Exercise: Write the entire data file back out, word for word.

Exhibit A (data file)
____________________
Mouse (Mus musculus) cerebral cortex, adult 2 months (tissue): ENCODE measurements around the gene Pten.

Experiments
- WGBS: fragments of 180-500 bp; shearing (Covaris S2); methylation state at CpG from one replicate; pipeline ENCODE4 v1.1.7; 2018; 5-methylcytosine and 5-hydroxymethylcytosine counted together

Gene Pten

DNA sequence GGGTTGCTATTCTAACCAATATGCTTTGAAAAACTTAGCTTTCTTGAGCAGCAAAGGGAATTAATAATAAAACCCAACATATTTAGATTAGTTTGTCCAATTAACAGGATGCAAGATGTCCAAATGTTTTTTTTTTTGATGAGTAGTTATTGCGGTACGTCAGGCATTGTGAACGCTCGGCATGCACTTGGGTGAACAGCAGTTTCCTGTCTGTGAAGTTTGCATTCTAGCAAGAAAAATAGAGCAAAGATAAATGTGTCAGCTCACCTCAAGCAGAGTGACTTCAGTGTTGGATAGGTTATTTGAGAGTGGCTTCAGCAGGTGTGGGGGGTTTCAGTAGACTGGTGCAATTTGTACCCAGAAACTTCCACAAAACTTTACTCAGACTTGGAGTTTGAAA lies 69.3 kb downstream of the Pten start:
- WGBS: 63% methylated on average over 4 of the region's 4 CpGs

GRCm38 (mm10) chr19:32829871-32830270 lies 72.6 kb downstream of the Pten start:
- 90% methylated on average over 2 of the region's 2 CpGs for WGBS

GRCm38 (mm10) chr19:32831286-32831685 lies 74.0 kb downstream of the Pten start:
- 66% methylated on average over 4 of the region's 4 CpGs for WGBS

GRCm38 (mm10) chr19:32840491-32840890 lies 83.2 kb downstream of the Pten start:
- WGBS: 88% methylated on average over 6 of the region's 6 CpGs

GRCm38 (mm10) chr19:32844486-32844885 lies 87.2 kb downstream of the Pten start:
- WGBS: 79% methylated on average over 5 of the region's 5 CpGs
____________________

Mouse (Mus musculus) cerebral cortex, adult 2 months (tissue): ENCODE measurements around the gene Pten.

Experiments
- WGBS: fragments of 180-500 bp; shearing (Covaris S2); methylation state at CpG from one replicate; pipeline ENCODE4 v1.1.7; 2018; 5-methylcytosine and 5-hydroxymethylcytosine counted together

Gene Pten

DNA sequence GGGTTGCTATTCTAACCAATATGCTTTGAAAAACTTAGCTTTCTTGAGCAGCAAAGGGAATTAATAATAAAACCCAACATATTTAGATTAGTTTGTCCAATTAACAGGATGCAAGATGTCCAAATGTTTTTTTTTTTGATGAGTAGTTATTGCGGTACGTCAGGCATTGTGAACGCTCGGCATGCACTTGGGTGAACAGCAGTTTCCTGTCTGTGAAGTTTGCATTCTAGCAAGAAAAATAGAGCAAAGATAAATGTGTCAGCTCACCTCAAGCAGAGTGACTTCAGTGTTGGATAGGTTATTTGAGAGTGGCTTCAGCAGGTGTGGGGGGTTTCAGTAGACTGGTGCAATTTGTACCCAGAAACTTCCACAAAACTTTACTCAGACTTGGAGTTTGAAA lies 69.3 kb downstream of the Pten start:
- WGBS: 63% methylated on average over 4 of the region's 4 CpGs

GRCm38 (mm10) chr19:32829871-32830270 lies 72.6 kb downstream of the Pten start:
- 90% methylated on average over 2 of the region's 2 CpGs for WGBS

GRCm38 (mm10) chr19:32831286-32831685 lies 74.0 kb downstream of the Pten start:
- 66% methylated on average over 4 of the region's 4 CpGs for WGBS

GRCm38 (mm10) chr19:32840491-32840890 lies 83.2 kb downstream of the Pten start:
- WGBS: 88% methylated on average over 6 of the region's 6 CpGs

GRCm38 (mm10) chr19:32844486-32844885 lies 87.2 kb downstream of the Pten start:
- WGBS: 79% methylated on average over 5 of the region's 5 CpGs